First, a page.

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BetMakers hails aligned business focus as Global Tote restructure completes

| By Robert Fletcher
BetMakers says the successful restructure of its Global Tote operations has allowed it to adopt a “simpler” and “more aligned” business focus, while the group has also reported revenue growth for Q1.
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BetMakers set out plans for an operational restructure in May last year with the aim of reducing costs. This included reducing its total staff headcount to around 440.

The restructure of Global Tote restructure means BetMakers now has a global headcount of 430 full-time staff. This is slightly below the target number, with the staff reduction leading to AU$400,000 (£209,219/€239,354/US$254,182) in costs.

Alongside the restructure, BetMakers has been further boosted by extensions with several key clients. During Q1, Global Tote extended with Penn Entertainment, while the Global Betting Services division renewed with Pointsbet, Dabble and 888.

Elsewhere, testing on an embedded tote solution for point-of-sale wagering with Caesars in Nevada is entering its final stages. Both BetMakers and Caesars hope to go live before the end of the calendar year.

A new national tote system with Norsk Rikstoto in Norway is on schedule to go live in early 2024. In addition, new pricing agreements were signed in Africa and talks were held over further fixed-odds wagering in the US.

“The quarter marked one of further progress for the company,” BetMakers executive chair Matt Davey said. “We continued to focus on reducing and normalising the cost base and simplifying the operating model.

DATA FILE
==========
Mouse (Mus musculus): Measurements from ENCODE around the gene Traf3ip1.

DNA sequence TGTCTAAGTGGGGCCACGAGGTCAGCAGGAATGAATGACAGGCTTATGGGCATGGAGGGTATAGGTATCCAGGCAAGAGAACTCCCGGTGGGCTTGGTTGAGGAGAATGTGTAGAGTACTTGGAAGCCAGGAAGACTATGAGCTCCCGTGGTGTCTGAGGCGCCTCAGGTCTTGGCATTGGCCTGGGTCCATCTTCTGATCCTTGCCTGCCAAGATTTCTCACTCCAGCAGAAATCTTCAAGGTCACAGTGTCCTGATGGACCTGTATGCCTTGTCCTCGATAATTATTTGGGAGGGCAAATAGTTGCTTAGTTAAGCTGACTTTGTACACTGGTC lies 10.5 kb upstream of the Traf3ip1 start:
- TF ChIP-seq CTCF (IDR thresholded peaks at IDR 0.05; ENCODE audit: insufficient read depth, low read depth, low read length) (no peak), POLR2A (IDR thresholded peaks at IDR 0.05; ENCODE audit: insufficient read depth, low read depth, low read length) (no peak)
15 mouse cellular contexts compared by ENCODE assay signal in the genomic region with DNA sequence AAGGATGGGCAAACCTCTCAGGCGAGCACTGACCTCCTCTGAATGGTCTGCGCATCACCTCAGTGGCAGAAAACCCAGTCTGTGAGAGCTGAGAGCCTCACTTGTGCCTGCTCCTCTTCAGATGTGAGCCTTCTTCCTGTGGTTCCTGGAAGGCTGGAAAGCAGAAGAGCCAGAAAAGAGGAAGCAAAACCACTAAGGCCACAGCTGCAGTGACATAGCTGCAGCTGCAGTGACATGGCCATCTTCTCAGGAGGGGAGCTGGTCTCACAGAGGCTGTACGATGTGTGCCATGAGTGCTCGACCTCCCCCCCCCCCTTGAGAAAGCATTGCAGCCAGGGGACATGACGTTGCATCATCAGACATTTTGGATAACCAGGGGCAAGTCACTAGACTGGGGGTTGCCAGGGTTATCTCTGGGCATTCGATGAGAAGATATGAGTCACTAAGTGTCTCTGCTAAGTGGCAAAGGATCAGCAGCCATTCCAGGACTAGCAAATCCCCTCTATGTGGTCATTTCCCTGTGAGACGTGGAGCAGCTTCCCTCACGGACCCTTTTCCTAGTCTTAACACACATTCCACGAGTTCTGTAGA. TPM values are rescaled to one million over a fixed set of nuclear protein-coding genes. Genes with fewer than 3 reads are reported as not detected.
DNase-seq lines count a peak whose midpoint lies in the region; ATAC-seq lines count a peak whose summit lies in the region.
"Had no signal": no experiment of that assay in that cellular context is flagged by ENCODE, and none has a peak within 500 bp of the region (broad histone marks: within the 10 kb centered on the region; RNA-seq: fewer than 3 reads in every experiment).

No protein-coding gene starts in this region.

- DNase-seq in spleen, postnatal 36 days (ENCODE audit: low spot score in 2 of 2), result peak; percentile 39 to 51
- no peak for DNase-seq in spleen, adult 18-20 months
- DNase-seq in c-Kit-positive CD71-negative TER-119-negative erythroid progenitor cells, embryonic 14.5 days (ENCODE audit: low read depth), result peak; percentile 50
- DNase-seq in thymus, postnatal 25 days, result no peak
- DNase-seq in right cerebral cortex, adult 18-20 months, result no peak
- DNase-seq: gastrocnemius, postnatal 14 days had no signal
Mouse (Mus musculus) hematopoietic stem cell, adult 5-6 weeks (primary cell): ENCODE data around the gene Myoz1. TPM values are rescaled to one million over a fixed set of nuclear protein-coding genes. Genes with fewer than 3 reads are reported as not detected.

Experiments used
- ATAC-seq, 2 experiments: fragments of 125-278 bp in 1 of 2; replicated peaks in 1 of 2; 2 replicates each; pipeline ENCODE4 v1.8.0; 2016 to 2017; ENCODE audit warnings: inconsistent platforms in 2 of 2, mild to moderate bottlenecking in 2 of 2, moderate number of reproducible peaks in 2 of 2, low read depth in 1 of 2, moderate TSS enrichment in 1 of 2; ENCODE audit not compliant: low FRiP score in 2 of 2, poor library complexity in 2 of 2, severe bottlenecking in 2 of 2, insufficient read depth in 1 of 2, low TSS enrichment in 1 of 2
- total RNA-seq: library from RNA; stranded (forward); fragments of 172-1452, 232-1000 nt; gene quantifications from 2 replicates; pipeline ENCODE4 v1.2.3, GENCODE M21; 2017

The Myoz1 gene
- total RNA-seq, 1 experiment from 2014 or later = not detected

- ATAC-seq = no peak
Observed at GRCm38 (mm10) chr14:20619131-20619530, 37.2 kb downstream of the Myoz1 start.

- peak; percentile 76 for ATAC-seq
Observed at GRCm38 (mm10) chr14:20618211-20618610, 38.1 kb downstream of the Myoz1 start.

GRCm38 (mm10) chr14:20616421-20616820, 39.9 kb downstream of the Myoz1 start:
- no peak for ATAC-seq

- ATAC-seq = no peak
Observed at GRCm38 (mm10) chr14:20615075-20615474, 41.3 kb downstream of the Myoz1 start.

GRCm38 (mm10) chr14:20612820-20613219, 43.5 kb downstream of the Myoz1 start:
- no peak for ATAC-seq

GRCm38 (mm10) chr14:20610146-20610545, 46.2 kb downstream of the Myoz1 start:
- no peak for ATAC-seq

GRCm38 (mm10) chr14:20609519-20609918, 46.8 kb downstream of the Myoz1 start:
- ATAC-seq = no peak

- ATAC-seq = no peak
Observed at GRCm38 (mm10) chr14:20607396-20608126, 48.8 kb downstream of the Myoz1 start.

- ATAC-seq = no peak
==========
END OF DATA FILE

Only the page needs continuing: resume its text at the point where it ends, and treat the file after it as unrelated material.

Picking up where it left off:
“The restructure of the US operations is now complete. This provides a strong footing to build further scale in the US in a profitable way.

“We were able to extend contracts with key partners. This helps underpin our revenue for the remainder of FY24 and beyond. Importantly, it also shows our technology is delivering value to our customers. 

“We also upgraded our hardware monitoring technology and signed an embedded race book agreement with TonyBet, further strengthening our technology capabilities.”

BetMakers may look to cut more costs 

However, Davey hints that BetMakers could look at making further cost savings. This, Davey says, will help to further improve its cash performance.

“There is still significant room for improvement with our cash performance, but we expect to see some of this improvement come through in the second quarter of FY24 with significantly reduced outflows and a continued focus on costs,” Davey said.

“We remain confident in our ability to reduce our annualised cost base through FY24 to move the business to cashflow breakeven.”

Jake Henson, who took over as CEO at BetMakers earlier this year, agrees. He said: “The team has done a great job in simplifying our operating model and sharpening our focus over the past six months.

“There will be a continued focus on reducing and normalising the cost base and we expect to achieve stronger underlying cash receipts in Q2 due to, among others, the commencement of a new racing season and the onboarding of new clients. 

“We expect further commercial launches in coming months will keep our top-line growing while we are continuing to strive for reaching positive underlying EBITDA and operational cash flows.”

Revenue growth at BetMakers in Q1

Turning to financial performance in Q1 and the good news continues for BetMakers. For the three months to 30 September, revenue was 9.3% higher at $26.1m. BetMakers says this was driven by new customer growth.

Cost of goods sold was 19.0% higher at $9.9m, leaving an increased gross profit of $16.2m, up 4.0%. However, costs were reduced elsewhere as part of the wider restructuring programme.

Staff expenses were cut by 25.5% to $12.1m and other operating costs were down 16.8% to $4.8m. As such, underlying EBITDA loss was reduced by 88.2% to $767,000, in contrast to the $6.5m loss in Q1 last year.

“While we were very pleased with the operational progress, we were also pleased to see solid revenue growth in the quarter driven by new customers and our new technology,” Davey added.

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